Senate committee kills bill requiring five-day school weeks: A Senate panel on Monday killed a bill that would have required schools to have five-day weeks, with some exceptions. The Senate Education Committee rejected Senate Bill 37 by Sen. Kyle Loveless, R-Oklahoma City. The measure gathered four votes of support and 11 against it. Loveless said the bill would have allowed districts to seek a waiver from the five-day class requirement through the State Board of Education, if the districts believed they could save money [Tulsa World].

House committee passes bill that would give Oklahoma teachers ‘student loan forgiveness’: In a 12-0 vote, the House committee passed House Bill 1402, which would give Oklahoma high school teachers “student loan forgiveness” if they stay at any school for at least seven years. Rep. Mickey Dollens proposed the bill, which would also expand the proposed benefit to all high school teachers who attend an Oklahoma university. Right now, math and science teachers can get student loan forgiveness if they stay at a school for five years [KOCO].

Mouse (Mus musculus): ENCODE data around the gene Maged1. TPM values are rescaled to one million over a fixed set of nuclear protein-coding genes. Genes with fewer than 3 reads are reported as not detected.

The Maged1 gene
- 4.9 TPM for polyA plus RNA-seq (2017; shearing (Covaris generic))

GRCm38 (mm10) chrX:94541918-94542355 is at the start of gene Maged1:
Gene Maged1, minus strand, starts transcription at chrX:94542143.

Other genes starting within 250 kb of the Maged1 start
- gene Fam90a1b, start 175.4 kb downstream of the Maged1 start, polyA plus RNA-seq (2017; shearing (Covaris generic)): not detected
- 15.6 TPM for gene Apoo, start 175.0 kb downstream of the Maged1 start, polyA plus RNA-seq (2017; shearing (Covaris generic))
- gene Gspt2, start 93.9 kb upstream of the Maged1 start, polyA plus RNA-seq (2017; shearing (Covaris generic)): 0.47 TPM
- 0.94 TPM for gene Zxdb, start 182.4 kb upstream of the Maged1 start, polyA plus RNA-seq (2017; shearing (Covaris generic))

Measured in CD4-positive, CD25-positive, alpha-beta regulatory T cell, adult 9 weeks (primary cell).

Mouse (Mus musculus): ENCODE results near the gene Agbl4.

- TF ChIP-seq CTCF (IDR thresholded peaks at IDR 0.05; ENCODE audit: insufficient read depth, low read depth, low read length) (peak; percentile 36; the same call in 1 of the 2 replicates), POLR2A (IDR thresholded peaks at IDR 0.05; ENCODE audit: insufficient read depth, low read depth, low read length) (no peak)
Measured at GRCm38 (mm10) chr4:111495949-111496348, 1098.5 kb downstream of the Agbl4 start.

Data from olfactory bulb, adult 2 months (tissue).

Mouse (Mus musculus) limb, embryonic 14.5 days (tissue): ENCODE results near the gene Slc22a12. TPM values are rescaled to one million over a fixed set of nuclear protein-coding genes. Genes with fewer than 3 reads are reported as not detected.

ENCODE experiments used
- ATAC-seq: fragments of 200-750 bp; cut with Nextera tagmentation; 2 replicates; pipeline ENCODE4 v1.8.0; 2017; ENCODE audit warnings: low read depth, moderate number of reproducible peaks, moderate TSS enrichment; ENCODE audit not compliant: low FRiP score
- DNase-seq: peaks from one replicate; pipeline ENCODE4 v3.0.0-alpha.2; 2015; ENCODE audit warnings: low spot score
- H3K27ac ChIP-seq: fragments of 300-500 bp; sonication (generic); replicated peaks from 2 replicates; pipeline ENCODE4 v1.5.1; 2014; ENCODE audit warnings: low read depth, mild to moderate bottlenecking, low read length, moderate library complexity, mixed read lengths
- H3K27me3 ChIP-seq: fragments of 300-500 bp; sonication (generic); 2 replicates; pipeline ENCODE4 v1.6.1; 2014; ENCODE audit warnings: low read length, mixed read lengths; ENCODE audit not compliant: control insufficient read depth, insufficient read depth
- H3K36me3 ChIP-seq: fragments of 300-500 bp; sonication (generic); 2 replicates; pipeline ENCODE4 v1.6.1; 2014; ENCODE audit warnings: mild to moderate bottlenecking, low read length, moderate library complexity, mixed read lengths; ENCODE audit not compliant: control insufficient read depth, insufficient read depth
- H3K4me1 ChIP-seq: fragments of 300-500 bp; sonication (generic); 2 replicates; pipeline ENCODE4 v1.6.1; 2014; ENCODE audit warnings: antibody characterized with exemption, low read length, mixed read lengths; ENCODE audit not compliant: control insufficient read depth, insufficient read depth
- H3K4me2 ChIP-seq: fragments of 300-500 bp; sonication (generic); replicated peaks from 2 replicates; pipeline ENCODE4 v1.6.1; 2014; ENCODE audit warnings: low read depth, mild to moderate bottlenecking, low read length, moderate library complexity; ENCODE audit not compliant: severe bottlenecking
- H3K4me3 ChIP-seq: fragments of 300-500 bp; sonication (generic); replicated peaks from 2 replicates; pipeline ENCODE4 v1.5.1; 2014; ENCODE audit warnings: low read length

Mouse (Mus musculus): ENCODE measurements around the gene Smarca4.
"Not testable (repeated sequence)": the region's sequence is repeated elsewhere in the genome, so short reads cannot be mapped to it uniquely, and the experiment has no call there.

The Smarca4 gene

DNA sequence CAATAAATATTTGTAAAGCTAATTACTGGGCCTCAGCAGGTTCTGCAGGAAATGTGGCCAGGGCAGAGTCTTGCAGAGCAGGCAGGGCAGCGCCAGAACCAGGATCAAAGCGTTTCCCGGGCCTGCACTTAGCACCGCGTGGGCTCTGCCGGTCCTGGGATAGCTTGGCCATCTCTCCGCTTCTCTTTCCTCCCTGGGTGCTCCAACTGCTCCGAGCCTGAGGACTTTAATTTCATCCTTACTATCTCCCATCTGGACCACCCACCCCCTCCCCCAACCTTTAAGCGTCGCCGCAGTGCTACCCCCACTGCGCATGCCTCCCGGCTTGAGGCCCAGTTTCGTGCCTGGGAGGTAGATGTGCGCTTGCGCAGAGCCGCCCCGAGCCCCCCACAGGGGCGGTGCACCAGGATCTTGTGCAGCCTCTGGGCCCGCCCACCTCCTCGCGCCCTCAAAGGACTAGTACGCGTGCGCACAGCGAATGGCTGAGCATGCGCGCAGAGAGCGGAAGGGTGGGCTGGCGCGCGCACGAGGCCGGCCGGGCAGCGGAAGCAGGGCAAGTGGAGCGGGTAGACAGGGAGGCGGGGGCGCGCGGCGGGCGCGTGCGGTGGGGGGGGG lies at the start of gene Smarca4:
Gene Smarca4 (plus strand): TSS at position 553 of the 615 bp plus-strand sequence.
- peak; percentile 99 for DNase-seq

Tax cut triggers are anything but fiscally responsible: Ten states, including Oklahoma, have enacted tax cuts in recent years that are deferred to a future date based on state revenues reaching a certain level or rate of growth. A new report by the Center on Budget and Policy Priorities, a national think tank, makes a convincing case that while tying tax cuts to “triggers” may seem fiscally responsible at first glance, triggers are likely to harm states’ ability to provide critical service for their residents. Twice in the past decade, Oklahoma lawmakers have passed tax cuts triggered by future revenue growth [OK Policy].